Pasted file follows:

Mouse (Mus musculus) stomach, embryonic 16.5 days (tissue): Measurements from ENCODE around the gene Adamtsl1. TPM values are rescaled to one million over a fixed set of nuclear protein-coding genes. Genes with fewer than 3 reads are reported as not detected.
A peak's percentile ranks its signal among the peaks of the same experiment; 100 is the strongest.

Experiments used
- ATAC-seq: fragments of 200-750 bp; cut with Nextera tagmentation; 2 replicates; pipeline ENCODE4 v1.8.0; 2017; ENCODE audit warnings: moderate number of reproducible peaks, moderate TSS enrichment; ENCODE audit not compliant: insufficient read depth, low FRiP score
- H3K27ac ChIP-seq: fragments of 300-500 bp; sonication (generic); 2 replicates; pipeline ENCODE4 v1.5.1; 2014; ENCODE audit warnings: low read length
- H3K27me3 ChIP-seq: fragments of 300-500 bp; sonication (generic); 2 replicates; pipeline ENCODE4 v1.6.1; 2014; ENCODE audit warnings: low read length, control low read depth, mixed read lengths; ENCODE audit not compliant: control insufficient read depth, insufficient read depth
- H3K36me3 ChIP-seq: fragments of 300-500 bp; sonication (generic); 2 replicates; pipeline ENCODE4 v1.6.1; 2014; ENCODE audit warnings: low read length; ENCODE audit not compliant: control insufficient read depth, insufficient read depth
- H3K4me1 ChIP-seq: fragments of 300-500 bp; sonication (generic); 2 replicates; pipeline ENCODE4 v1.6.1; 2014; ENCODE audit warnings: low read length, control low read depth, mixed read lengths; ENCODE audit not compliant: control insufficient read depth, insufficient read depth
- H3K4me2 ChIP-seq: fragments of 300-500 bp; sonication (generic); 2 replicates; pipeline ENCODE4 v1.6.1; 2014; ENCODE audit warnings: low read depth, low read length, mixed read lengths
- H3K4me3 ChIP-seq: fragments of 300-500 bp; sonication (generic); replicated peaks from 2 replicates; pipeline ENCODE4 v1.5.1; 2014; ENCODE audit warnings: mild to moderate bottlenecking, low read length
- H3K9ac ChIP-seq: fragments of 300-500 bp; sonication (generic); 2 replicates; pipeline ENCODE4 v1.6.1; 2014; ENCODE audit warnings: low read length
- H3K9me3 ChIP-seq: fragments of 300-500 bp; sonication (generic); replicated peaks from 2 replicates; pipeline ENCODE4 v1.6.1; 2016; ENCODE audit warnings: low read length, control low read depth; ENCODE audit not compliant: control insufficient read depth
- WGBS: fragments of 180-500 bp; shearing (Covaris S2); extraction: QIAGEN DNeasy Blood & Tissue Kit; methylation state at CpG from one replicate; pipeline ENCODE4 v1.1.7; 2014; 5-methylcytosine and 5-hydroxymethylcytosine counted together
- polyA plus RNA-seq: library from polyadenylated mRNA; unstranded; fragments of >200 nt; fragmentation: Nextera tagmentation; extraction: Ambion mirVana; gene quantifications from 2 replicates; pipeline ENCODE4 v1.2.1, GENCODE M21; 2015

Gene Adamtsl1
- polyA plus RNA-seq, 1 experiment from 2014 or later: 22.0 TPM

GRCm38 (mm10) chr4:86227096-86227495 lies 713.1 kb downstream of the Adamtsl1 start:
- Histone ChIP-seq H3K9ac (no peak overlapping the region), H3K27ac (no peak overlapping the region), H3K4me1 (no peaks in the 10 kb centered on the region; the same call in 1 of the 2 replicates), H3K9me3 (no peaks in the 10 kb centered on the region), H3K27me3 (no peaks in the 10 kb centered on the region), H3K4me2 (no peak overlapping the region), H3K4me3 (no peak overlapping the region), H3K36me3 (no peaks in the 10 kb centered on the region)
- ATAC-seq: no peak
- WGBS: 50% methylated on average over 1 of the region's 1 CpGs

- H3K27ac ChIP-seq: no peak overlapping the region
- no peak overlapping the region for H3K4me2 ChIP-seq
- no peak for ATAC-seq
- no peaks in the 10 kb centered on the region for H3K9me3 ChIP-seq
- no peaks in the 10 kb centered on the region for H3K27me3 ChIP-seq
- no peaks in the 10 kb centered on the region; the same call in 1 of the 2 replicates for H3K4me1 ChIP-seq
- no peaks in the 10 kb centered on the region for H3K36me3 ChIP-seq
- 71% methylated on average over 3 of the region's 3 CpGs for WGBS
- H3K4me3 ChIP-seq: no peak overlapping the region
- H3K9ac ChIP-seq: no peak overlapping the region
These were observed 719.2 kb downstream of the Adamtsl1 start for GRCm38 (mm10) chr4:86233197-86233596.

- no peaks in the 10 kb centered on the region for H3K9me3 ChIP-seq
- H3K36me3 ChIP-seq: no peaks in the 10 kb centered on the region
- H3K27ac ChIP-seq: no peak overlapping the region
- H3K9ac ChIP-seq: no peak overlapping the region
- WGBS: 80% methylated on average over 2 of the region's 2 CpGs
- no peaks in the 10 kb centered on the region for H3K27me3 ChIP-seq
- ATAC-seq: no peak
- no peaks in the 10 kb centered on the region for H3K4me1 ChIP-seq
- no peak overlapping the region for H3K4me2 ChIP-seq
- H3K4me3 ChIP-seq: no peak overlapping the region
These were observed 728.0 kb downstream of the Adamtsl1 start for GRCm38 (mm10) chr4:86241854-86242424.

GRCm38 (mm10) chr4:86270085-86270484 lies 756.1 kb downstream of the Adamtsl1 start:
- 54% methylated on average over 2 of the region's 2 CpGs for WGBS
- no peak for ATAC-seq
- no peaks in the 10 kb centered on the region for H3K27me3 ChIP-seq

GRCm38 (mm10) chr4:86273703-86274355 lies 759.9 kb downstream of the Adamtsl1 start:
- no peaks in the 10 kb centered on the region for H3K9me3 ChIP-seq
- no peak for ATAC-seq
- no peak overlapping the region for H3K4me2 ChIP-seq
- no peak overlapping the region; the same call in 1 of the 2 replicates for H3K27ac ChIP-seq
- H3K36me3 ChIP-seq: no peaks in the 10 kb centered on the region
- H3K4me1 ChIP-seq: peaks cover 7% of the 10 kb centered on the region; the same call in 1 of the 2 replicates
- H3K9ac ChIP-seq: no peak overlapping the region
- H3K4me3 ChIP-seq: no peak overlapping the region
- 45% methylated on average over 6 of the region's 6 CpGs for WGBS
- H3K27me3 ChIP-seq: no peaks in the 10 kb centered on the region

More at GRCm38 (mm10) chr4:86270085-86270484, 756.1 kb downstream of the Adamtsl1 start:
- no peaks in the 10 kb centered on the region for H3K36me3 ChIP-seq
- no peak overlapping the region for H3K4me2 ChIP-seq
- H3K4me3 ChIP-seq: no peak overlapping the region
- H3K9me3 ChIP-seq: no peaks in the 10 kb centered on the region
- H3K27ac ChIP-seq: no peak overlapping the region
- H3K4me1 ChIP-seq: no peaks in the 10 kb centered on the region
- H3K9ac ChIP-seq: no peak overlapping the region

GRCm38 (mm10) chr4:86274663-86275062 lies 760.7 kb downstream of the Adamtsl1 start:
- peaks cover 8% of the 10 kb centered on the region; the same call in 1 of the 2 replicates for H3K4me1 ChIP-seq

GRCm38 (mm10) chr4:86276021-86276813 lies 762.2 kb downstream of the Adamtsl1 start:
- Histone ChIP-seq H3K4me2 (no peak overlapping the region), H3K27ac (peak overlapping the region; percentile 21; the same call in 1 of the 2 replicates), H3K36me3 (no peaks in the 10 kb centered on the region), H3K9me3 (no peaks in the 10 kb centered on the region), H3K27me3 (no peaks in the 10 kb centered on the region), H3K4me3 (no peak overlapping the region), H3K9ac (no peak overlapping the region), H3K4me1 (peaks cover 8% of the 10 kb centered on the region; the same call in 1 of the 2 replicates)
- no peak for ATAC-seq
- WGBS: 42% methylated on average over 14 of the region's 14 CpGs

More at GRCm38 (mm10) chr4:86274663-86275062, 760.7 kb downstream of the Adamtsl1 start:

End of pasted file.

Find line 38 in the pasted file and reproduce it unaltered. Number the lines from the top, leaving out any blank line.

- ATAC-seq: no peak